Hierarchies of Categorical Disadvantage: Economic Insecurity at the Intersection of Disability, Gender and Race

Gender and Society. 2018, DOI/10.1177/0891243218794648

30 Pages Posted: 3 Oct 2018

See all articles by Michelle Maroto

Michelle Maroto

University of Alberta - Department of Sociology

David Pettinicchio

University of Toronto

Andrew C Patterson

Grant MacEwan University

Date Written: September 11, 2018

Abstract

Intersectional feminist scholars emphasize how overlapping systems of oppression structure gender inequality, but in focusing on the gendered, classed, and racialized bases of stratification, many often overlook disability as an important social category in determining economic outcomes. This is a significant omission given that disability severely limits opportunities and contributes to cumulative disadvantage. We draw from feminist disability and intersectional theories to account for how disability intersects with gender, race, and education to produce economic insecurity. The findings from our analyses of 2015 American Community Survey data provide strong empirical support for hierarchies of disadvantage, where women and racial minority groups with disabilities and less education experience the highest poverty levels, report the lowest total income, and have a greater reliance on sources outside the labor market for economic security. By taking disability into account, our study demonstrates how these multiple characteristics lead to overlapping oppressions that become embedded and reproduced within the larger social structure.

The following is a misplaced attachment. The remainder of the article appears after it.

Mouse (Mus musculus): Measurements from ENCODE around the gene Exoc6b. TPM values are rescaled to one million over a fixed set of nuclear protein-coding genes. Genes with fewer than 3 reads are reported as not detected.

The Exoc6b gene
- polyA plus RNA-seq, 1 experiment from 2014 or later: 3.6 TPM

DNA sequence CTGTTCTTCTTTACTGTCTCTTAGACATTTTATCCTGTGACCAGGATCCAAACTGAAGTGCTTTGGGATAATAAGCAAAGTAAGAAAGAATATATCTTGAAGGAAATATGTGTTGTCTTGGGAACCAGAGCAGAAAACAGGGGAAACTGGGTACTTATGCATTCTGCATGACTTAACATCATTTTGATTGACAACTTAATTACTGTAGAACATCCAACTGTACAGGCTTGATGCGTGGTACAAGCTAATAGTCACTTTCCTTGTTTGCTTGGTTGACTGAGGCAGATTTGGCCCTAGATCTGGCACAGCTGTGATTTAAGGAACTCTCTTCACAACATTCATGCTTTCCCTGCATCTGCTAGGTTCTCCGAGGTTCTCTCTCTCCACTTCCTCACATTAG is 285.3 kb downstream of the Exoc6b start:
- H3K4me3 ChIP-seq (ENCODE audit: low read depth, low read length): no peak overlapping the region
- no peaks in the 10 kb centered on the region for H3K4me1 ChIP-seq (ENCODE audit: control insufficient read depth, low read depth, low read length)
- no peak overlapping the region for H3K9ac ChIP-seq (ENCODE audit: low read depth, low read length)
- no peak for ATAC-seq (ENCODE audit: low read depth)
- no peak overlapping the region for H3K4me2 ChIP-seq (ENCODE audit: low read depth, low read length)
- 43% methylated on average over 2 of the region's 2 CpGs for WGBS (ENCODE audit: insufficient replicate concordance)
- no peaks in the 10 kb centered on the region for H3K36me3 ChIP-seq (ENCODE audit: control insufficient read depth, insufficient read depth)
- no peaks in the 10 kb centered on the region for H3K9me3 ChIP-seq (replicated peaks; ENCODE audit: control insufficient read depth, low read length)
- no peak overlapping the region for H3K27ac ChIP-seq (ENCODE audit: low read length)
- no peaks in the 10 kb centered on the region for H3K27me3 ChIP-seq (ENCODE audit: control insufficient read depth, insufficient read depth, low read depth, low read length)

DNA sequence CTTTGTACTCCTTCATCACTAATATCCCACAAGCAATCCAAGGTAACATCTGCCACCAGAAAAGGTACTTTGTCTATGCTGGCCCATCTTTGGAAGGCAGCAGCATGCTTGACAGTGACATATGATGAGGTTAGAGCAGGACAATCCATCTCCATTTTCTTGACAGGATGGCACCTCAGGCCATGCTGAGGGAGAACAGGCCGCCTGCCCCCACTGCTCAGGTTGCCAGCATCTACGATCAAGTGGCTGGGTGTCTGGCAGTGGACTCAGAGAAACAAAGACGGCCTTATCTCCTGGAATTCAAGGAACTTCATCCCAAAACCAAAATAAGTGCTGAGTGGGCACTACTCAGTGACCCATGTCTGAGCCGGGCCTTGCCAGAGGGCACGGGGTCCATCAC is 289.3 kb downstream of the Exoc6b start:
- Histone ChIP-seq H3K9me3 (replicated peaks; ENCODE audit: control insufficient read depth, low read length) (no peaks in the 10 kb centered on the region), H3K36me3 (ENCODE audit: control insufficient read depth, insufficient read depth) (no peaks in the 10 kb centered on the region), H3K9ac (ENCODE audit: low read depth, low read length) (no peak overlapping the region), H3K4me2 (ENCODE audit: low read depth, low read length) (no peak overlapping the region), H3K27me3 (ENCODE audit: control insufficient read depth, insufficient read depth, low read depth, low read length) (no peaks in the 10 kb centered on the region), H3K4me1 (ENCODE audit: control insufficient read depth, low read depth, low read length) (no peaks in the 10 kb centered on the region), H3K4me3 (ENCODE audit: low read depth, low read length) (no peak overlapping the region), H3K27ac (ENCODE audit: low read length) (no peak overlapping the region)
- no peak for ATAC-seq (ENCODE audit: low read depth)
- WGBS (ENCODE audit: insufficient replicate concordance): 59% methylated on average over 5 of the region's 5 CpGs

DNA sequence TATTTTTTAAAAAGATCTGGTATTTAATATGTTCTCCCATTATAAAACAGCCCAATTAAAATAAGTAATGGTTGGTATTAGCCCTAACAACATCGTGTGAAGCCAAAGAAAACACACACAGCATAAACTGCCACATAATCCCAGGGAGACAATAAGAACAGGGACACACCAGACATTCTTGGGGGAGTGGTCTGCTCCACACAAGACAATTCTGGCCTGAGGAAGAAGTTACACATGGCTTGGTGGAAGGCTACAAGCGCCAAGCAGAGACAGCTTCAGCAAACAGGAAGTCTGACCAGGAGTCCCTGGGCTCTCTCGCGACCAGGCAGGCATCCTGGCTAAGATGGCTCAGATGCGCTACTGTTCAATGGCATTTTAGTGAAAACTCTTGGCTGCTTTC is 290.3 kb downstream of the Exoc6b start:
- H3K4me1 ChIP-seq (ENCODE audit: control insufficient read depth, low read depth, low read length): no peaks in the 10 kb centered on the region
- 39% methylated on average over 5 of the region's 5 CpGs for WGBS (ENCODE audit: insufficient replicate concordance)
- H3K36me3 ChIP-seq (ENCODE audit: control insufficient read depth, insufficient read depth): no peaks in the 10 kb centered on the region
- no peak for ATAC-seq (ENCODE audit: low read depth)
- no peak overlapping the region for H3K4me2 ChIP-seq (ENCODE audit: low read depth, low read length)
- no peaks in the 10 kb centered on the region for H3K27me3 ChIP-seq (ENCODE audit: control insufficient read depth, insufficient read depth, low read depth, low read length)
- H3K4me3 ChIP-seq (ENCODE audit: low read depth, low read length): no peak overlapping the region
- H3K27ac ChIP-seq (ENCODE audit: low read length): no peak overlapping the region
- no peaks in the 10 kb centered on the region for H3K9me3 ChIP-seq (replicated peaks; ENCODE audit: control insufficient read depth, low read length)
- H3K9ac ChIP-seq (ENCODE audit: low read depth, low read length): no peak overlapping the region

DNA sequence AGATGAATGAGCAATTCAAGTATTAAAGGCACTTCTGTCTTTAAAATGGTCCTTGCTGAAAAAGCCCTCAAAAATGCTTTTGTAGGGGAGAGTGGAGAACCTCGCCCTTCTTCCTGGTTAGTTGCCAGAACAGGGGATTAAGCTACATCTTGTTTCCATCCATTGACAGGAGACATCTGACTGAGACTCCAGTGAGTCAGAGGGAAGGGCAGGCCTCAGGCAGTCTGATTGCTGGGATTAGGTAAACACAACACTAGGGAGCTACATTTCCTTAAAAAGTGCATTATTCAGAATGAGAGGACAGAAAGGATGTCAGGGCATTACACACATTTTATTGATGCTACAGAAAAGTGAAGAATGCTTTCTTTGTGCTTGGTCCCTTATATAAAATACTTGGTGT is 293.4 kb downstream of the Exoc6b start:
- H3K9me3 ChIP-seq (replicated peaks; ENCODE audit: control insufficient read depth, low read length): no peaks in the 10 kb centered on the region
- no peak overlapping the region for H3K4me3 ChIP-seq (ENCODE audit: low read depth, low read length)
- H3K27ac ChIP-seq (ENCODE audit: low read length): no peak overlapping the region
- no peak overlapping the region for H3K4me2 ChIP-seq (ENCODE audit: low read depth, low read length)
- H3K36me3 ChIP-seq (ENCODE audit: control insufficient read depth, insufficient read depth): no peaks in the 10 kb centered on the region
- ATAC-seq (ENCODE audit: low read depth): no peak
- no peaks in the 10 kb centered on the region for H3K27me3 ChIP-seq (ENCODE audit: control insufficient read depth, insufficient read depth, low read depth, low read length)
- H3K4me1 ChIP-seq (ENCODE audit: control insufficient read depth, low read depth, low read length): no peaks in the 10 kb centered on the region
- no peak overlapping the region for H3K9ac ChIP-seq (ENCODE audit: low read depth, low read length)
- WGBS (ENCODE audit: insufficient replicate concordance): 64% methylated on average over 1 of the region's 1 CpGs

Keywords: Disability, Intersectionality, Economic Insecurity, Poverty, Inequality, Gender

Suggested Citation

Maroto, Michelle and Pettinicchio, David and Patterson, Andrew C, Hierarchies of Categorical Disadvantage: Economic Insecurity at the Intersection of Disability, Gender and Race (September 11, 2018). Gender and Society. 2018, DOI/10.1177/0891243218794648. Available at SSRN: https://ssrn.com/abstract=3247974

Michelle Maroto

University of Alberta - Department of Sociology ( email )

5-21 HM Tory Building
Edmonton, Alberta T6G 2H4
Canada

David Pettinicchio (Contact Author)

University of Toronto ( email )

Sociology
725 Spadina
Toronto, Ontario M5S 2J4
Canada

Andrew C Patterson

Grant MacEwan University

P.O. Box 1796
Rm 5-256F
Edmonton, Alberta T5J 2P2 T5J4S2
Canada

Here is the Coronavirus
related research on SSRN

Paper statistics

Downloads
13
Abstract Views
157
PlumX Metrics